Posts Tagged ‘Diana Wynne Jones’

Howl’s Moving Castle Readalong: House of Many Ways

Did you find this one a tiny bit unsatisfying too, Squiders? I think I’ve finally figured out why both this one and Castle in the Air leave you feeling a little grumpy, and that’s that the main character isn’t the main character.

I’ve lost everyone, haven’t I. Sorry. In general, the main character is the person who has the most impact on the story, and in most cases it’s the viewpoint person. (Not always. For example, in Wuthering Heights, the viewpoint character is just someone who’s arrived in town, and is being told the story himself.) You identify with the main character, and then you want to see them overcome the obstacles to be the hero at the end of the story.

In both Castle and here, we have a viewpoint character who has an issue. (In Castle, Abdullah needs to get Flower-in-the-Night back. Here, it’s less clear. Is it that Charmain wants freedom? That she wants to learn to be on her own? That she wants to work in the Royal Library? I’m not sure, and that’s not a good thing either.) But in both books, there’s a bigger issue that somewhat ties into the viewpoint character’s problem on a world or country-level.

So, in both books, you have a more interesting conflict going on in the background, and the hero(es) of that more interesting conflict is Sophie (and Howl and Calcifer). When we get to the end of the book, while the viewpoint character is important, the actual figuring out and solving and sometimes doing falls to Sophie (and Howl and Calcifer). This leaves the reader with a little bit of a “why did I bother?” feeling. Why not just tell the more interesting conflict from Sophie’s or Howl’s viewpoint, with the new character as a side character?

Here, Charmain figures out the crown prince is a lubbockin, but it comes out on its own before she can tell anybody. But Howl takes out him and his henchmen (with some help from Waif). And Peter, who’s been a fairly major character otherwise, is missing for the climax. It’s just…odd. Calcifer kills the lubbock. Howl finds the gold and the Elfgift. Really the only thing Charmain manages to contribute in the end is what’s been happening to the tax money.

So you have your “main character” being mostly an observer for the most important part of the plot. And that’s why it doesn’t sit well.

Charmain’s a little hard to swallow anyway. She’s kind of a brat. And so’s Peter at times. And perhaps it’s because I’m an adult, but I just wanted to shake them at various points.

I’m also sad that Howl’s ability to cross over between our world and whatever the fictional world is called is never remotely explained, and now it never shall be.

I did like that we didn’t try to sneak Howl/Sophie/Calcifer in like in Castle. And the house itself was cool, though a bit confusing. I kind of wish that had been explained a little better.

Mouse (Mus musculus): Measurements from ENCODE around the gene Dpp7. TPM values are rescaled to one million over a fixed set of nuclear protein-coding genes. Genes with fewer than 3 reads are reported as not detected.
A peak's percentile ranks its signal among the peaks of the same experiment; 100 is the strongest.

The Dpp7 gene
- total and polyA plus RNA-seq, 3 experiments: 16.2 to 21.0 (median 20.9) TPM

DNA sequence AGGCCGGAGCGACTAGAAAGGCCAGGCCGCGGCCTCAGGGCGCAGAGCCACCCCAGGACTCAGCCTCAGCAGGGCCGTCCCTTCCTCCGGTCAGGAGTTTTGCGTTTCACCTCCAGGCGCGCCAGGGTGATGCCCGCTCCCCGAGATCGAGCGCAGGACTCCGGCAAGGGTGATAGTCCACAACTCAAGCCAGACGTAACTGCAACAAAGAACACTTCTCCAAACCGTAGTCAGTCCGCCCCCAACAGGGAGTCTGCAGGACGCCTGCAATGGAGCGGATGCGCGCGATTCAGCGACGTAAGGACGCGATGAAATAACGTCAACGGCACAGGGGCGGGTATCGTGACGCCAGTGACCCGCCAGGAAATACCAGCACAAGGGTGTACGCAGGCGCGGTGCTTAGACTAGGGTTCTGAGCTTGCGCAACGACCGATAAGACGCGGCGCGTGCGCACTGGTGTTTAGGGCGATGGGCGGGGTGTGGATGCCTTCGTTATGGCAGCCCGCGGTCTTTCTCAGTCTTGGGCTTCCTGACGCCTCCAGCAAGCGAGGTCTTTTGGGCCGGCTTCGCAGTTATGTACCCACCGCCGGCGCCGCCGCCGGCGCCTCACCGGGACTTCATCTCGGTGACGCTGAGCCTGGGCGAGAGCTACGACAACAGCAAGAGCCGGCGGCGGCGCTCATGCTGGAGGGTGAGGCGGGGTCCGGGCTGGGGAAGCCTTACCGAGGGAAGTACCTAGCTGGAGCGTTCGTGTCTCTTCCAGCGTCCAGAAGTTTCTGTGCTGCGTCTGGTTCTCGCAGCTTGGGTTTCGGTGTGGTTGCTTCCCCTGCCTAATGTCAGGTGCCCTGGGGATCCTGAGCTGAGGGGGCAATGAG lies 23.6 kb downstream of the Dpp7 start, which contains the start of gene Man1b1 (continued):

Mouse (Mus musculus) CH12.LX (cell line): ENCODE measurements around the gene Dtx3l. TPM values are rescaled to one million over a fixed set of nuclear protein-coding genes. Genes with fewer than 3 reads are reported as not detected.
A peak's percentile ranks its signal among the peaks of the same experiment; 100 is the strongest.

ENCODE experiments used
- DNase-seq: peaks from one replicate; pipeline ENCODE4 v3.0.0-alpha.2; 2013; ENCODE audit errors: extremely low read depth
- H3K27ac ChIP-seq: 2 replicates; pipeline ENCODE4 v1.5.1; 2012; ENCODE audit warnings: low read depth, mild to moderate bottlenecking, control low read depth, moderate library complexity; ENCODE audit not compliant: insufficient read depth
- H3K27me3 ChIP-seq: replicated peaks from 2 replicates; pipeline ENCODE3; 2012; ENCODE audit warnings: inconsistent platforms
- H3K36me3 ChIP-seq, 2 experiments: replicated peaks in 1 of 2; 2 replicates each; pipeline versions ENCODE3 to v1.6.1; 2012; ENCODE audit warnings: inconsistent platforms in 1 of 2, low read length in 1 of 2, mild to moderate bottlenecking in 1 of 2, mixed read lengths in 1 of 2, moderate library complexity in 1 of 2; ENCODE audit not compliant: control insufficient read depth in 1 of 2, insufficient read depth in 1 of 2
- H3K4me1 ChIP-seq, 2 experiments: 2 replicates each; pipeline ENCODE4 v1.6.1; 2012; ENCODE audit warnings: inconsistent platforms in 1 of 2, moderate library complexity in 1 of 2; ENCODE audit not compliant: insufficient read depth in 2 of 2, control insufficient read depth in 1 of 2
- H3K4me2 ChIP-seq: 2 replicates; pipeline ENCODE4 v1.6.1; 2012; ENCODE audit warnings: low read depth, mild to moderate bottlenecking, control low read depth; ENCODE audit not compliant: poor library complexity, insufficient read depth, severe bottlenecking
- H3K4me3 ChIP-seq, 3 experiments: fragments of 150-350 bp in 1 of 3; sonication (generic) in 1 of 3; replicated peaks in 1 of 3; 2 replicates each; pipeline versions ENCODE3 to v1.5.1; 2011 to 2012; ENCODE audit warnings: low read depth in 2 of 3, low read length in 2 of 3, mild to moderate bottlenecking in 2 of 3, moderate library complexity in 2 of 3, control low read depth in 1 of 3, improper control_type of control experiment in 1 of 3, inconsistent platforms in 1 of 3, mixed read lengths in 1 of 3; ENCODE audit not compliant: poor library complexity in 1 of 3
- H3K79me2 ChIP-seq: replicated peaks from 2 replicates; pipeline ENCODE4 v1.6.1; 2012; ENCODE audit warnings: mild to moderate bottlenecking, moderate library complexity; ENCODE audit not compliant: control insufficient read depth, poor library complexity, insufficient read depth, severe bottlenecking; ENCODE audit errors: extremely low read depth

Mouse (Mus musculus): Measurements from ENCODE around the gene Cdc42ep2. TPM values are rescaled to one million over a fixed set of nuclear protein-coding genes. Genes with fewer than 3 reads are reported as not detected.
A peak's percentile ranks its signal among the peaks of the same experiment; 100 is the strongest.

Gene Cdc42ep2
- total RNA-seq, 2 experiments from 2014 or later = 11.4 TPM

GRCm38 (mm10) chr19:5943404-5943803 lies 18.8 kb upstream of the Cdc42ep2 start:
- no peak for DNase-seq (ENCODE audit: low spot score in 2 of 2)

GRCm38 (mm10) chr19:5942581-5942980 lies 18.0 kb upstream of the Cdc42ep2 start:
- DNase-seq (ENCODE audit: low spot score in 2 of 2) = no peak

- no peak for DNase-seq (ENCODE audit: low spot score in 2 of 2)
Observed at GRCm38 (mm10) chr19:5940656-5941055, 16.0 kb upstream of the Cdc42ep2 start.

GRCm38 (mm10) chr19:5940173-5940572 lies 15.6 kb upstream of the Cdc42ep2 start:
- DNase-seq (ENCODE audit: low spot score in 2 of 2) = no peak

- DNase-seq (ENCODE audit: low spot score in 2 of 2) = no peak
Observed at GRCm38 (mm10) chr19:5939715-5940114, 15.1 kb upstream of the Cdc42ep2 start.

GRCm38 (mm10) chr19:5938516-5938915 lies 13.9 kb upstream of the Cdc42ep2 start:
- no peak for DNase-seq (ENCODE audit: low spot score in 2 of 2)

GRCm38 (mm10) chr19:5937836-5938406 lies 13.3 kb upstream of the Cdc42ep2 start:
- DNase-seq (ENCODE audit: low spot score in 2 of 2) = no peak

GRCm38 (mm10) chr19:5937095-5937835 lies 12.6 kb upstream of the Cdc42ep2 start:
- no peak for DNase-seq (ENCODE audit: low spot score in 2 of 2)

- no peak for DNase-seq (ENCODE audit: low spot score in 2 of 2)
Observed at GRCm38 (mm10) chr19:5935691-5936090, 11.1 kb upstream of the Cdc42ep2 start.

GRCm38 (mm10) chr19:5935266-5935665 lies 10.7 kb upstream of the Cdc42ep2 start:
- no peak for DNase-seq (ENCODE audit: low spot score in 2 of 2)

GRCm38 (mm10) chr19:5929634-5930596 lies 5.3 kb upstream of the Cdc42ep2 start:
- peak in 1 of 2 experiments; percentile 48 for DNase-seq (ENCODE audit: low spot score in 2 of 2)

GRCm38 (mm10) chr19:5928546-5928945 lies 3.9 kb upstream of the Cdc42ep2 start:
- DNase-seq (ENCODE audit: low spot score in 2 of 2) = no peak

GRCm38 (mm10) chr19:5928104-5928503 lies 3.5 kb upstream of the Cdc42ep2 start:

What did you think, Squiders? Did the viewpoint/main character disconnect bother you? What was your favorite part? Feel free to ask questions of your own or talk about whatever you’d like in the comments.

Howl’s Moving Castle Readalong: Castle in the Air

I’m changing the name of the readalong for clarity’s sake. Also, whereas we read Howl’s for a direct comparison to the Enchanted Forest Chronicles, we’re basically reading the rest of the Howl series just because they’re fun and we can.

I hope, Squiders, that you didn’t have as many issues as I did trying to track down Castle in the Air. I checked multiple library systems, including the Kindle Lending Library, several used bookstores, and several not-used bookstores (we had that conversation already). I finally had to buy it off of Amazon.

(All the libraries have the third book, The House of Many Ways, but now I am wondering if I should just buy it so I have the whole set.)

Ah, Castle. I think, the first time I read it, I was just reading Diana Wynne Jones books because I never had until Miyazaki’s Howl’s Moving Castle came out and I didn’t realize it was related at all until, you know, near the end when you suddenly have Sophie and you’re a bit confused about what just happened. I think it’s more confusing if you don’t know that the books are related before hand. And I suspect it is even more confusing if you haven’t read Howl’s previously.

I have complaints. Whereas Howl‘s plays on the traditional fairy tale tropes, Castle tries to do the same with your Arabian-Night styled tropes, and I feel that instead of twisting the cliches, it just falls prey to them. There’s your typical genies and magic carpets and djinns and sultans, and maybe the twist is supposed to be that a lot of them are enchanted people, but it doesn’t quite work out.

Also, the plot feels kind of hodge-podge. Like she had this idea for the story of Abdullah and Flower-in-the-Night but couldn’t quite get it to go by itself, so she mixed in elements from her Howl’s world and kind of stuffed things wherever they would go.